London is set to build 80 rooftop shacks, edging the capital ever closer to a dystopian cyberpunk fantasy.
Who doesn’t love cyberpunk as a literary and film genre? There’s something special about the gritty realism of rain shrouded arcologies rising above the polluted streets of Los Angeles in Blade Runner. Or the hypercapitalists of Detroit launching their own private army against the downtrodden underclass of what was once America’s motor town in Robocop.
Our favourite has to be The Windup Girl by Paolo Bacigalupi. Not for its portrayal of of a Japanese sex robot turned psychotic killer in a world devastated by rogue genetic engineering corporations, but for the omnipresent rooftop shanties of 23rd century Thailand.
If we ignore the sex robot for a moment, we can see that the story has a solid grounding in reality. Bangkok is facing massive population pressures due to unrestricted growth and immigration. The rich live in luxury, naturally. The poor live on rooftops in lean-to, uninsulated and insecure one room shacks. It’s bleak, and brought a solitary tear to our eye as we read it over a cup of Ovaltine. Thank goodness it’s only science fiction.
But this is 2019. This is London, and the future is now.
Last month, we wrote about an experimental initiative in Bristol, which saw permission given for a limited number of ‘pod houses.’ The pods are basically small, open plan bedsits, will be placed on any available land, and cost as much as a reasonable sized flat.
London, the beating financial heart of the nation, is following suit, with permission being granted for 78 similar dwellings, which will all be sited, in true dystopian style, on the rooftops and eyries of the capital.
Work for the £9 million deal will be carried out by Apex Airspace Developments. In case you’re struggling with the maths, that works out at around £115,000 per unit. Not bad, considering that the average purchase price for a flat in Bermondsey, where around half of the airspace units will be erected, hovers around the cool half million mark.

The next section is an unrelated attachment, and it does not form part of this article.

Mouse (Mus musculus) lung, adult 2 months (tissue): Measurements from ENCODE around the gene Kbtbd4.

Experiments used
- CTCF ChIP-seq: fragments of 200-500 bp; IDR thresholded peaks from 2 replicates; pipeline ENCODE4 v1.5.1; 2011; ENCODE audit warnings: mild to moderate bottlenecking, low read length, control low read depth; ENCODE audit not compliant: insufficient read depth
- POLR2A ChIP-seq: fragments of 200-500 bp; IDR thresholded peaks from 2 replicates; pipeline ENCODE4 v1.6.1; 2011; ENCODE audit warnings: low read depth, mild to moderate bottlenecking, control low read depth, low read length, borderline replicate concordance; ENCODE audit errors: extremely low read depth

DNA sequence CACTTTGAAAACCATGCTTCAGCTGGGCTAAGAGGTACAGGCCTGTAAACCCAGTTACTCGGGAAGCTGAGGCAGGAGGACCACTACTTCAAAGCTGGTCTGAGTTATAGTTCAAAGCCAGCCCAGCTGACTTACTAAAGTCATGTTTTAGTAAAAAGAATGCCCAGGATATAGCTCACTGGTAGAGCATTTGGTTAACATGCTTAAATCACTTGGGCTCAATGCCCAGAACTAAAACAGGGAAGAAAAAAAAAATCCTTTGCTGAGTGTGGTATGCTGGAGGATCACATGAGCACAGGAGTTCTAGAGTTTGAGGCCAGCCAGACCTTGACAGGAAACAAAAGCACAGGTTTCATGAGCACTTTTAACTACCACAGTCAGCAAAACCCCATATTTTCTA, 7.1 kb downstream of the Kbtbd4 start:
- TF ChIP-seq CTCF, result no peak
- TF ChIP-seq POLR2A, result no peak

Is there a need for the extra capacity? Yes. The Buy to Leave phenomenon has led to there being around 200,000 houses left intentionally empty across the country, with the highest increase inside the London commuter belt. According to Dave Smith, of the National Housing Federation, “The only place where it makes sense is where there is rapidly-increasing land value and that’s happening more than anywhere else in London and the South East because the sheer amount of demand is outstripping supply,” said.
So there you go. Fewer properties available to buy or rent leads to sky high prices. Sky high prices make it worthwhile for an investor to leave the property empty. Intentionally empty properties mean fewer available dwellings. Rinse and repeat until the only reasonable option is to put temporary structures on a rooftop and call it affordable housing.
Are we in a science fiction nightmare yet? With only 78 units going up, we’d have to say that the answer is not quite yet.
When the cosy prefabricated units are bought up by private landlords and converted to HMOs, we’ll have to reconsider the question.